mineral leases may be renewed upon application to the Registrar.
Leases may also be transferred or assigned, but any transfer or
assignment will require the consent of the Minister, and the Act
further deems a change of corporate control to be a transfer
requiring consent. In order to maintain a lease, rents and
royalties must be paid on or before the anniversary date of the
mineral lease. When a mineral lease expires and is not renewed, all
rights in and to the minerals revert to the Province.

The Act also empowers the Minister to vest surface property in
the lessee in the event that land is required by the lessee for a
mine or any operation connected with or incidental to a mine,
provided that the land cannot otherwise be acquired from the owner.
Vesting order applications must demonstrate the lessee’s need
to acquire the land and detail the proposed arrangement under which
the lessee is willing to acquire the land. Under the Act, the land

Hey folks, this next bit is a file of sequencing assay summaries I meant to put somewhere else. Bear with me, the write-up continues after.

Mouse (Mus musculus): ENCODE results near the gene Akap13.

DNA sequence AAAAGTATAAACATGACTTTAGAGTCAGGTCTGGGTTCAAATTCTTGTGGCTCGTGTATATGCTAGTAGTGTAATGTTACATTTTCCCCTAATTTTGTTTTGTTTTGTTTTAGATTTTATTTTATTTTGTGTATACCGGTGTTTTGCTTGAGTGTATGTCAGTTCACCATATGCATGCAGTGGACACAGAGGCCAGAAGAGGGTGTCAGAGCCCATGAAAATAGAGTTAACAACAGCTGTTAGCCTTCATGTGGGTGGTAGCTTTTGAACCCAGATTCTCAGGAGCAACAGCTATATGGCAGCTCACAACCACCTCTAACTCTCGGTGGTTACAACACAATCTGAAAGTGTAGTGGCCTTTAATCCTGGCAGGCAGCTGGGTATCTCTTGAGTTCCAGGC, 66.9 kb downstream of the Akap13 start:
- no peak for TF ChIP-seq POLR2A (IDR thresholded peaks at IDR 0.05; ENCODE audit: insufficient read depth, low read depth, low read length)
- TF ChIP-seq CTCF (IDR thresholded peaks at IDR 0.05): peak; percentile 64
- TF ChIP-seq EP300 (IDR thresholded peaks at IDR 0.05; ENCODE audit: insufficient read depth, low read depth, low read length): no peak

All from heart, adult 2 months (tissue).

subject to the vesting order is deemed to be expropriated by the
lessee. Vesting orders can be a formidable tool for developers and
operators, and the process and determination of compensation will
follow the procedures set forth in the Expropriation Act
(Nova Scotia).

Cox & Palmer has extensive experience working in the
mining industry and is pleased to provide legal and regulatory
advice to mining companies looking to explore, develop and invest
in the mineral potential of Nova Scotia.

The content of this article is intended to provide a general
guide to the subject matter. Specialist advice should be sought
about your specific circumstances.